### Example

In the given example, we have defined a parent element with a rotation of 45 degrees around the Y-axis, and the child element is positioned absolutely within the parent element having its position adjusted to be centered using the left and top properties.

Here, the child element's own transformation is then applied, that is a rotation of -45 degrees around the Y axis.

<html>
<style>
.parent-element {
width: 150px;
height: 150px;
background-color: red;
transform: rotateY(45deg);
position: relative;
}
.child-element {
width: 50px;
height: 50px;
background-color: green;
position: absolute;
left: 50%;
top: 50%;
transform: translate(-50%, -50%) rotateY(-45deg);
}
</style>
<body>
<h2>Transforming the Child Elements Using Absolute Position</h2>
<div class="parent-element">
<div class="child-element"></div>
</div>
</body>
</html>


### Method 3: Using Backface-visibility

The third method to transform the child elements to preserve the 3d element is using the backface-visibility property. With this property, we can control whether or not the back face of an element has set to be visible when the element is rotated in 3D space. If this property is set to hidden, we can prevent any transformations from affecting the back face of an element.

### Syntax

Below is the syntax for using the backface-visibility property to transform any child element preserving the 3d transformations.

.parent {
transform: rotateY(45deg);
}
.child {
transform: rotateY(-45deg);
backface-visibility: hidden;
}


In the syntax above, we have defined a parent element with a rotation of 45 degrees around the Y-axis. Here, the child element is also rotated with a -45 degrees rotation around the Y axis, and the backface-visibility property is set to hidden to prevent any transformations from affecting the back face of the element.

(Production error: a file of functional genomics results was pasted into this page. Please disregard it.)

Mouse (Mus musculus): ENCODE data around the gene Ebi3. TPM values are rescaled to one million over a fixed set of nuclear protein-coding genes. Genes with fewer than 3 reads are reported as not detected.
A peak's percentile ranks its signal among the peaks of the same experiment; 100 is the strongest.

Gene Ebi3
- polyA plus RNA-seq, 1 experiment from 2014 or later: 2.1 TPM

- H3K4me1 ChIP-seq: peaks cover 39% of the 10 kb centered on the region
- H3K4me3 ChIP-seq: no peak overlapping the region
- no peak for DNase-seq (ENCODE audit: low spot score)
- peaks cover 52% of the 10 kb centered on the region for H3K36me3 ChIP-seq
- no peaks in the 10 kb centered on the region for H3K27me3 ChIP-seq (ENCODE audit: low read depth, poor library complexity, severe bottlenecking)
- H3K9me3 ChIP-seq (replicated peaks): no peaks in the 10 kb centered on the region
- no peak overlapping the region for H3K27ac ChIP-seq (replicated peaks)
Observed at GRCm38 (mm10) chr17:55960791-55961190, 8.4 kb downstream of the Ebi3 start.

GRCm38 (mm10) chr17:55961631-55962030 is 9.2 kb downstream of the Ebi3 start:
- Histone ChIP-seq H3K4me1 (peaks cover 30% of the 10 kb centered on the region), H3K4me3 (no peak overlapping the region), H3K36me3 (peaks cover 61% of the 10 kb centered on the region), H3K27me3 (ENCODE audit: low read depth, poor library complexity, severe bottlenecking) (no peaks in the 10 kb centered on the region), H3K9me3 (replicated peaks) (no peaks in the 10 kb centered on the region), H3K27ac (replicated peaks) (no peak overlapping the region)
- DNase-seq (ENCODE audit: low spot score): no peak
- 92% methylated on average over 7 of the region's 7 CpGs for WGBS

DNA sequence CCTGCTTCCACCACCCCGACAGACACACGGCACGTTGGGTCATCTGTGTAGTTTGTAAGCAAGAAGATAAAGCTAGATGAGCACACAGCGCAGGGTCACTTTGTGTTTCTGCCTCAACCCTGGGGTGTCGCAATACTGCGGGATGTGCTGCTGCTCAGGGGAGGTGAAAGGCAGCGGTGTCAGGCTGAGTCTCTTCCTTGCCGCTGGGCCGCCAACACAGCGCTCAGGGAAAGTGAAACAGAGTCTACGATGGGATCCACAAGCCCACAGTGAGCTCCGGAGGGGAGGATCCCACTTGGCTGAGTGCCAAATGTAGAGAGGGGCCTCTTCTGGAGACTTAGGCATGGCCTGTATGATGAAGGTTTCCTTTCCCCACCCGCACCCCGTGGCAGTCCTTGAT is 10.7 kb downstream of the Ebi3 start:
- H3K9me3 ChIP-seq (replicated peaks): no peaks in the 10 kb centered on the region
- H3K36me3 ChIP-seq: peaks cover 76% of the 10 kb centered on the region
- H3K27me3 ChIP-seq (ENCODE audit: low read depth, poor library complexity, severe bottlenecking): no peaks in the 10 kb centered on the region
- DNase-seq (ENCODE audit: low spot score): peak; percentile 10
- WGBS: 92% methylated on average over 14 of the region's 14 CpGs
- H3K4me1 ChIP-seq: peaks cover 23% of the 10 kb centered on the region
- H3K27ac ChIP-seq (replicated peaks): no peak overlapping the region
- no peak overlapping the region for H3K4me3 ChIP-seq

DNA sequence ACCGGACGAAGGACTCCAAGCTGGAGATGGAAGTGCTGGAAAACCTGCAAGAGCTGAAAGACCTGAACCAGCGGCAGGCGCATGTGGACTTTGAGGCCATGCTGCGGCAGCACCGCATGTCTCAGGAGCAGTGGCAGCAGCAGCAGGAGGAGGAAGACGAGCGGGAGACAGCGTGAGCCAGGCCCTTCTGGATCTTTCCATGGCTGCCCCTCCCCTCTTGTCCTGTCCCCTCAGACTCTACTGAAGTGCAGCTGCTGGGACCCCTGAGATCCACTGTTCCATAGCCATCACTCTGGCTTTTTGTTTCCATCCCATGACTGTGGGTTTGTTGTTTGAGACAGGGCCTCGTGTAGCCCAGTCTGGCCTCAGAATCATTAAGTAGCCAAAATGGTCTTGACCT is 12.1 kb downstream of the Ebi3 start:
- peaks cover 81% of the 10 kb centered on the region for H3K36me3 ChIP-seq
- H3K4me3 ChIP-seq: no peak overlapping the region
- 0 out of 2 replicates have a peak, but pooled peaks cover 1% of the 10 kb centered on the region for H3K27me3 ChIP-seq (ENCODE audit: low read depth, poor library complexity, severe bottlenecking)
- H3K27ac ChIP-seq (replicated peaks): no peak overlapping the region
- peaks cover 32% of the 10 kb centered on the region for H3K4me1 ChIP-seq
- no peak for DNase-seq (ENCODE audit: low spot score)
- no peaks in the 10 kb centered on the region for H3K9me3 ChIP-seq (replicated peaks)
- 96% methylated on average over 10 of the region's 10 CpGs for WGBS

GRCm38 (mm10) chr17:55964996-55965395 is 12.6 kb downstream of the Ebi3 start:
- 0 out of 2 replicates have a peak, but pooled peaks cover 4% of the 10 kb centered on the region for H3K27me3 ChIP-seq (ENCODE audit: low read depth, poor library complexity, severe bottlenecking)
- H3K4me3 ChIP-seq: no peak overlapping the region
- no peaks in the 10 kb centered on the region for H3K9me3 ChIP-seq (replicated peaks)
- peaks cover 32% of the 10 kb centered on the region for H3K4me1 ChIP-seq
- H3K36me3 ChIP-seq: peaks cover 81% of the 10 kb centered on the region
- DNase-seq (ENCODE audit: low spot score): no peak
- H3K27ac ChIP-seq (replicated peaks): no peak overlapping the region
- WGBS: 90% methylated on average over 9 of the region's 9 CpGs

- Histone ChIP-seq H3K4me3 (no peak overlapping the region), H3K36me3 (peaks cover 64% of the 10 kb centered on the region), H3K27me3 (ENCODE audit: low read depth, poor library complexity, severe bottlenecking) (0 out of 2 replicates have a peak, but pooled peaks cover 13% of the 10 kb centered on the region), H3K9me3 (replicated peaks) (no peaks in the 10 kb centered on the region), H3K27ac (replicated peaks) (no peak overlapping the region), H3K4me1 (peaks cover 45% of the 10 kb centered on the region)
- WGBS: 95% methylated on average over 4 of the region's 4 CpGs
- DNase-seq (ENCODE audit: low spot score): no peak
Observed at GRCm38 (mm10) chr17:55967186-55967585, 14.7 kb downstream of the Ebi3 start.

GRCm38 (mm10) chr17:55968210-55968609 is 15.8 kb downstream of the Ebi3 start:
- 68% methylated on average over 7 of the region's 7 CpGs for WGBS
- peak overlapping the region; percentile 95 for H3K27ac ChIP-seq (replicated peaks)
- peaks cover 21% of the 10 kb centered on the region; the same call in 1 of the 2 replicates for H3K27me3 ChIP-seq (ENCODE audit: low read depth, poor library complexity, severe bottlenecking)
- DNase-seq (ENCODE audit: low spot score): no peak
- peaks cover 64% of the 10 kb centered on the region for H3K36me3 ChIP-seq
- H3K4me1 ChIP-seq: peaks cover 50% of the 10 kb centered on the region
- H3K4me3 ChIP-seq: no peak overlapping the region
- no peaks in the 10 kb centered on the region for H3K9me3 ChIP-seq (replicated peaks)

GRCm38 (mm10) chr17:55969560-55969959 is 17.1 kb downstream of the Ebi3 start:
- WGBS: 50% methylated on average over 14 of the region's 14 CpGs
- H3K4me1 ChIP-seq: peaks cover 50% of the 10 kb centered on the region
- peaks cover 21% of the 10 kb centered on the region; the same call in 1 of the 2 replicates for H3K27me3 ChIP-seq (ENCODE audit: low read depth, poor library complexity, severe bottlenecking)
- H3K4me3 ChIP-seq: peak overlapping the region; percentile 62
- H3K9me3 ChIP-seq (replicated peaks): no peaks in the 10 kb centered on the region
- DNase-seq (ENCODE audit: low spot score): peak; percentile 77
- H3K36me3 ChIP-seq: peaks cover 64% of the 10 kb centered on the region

### Example

In the given example, we have defined a parent element with a rotation of 45 degrees around the Y-axis, and the child element is then rotated at -45 degrees around the Y-axis, but the backface-visibility property is set to hide that prevents any transformations from affecting the back face of the element.

<html>
<style>
.parent-element {
width: 500px;
height: 100px;
background-color: red;
transform: rotateY(45deg);
}
.child-element {
width: 405px;
height: 95px;
background-color: blue;
transform: rotateY(-45deg);
backface-visibility: hidden;
}
</style>
<body>
<h2>Transforming the Child Elements Using backface-visibility Property</h2>
<div class="parent-element">
<div class="child-element"></div>
</div>
</body>
</html>


## Conclusion

Ttransforming child elements while preserving 3D transformations is an essential skill for web developers. Applying 3D transformations to child elements can be complicated, and ensuring that the transformations of the parent element are preserved is crucial. In this article, we explored three different methods of transforming child elements while preserving 3D transformations, including using the transform-style property, absolute position, and backface-visibility property. Each method has its advantages and disadvantages, and developers should choose the method that best fits their project's needs. With a good understanding of these techniques, web developers can create visually stunning and engaging 3D elements on their web pages.

Updated on: 04-May-2023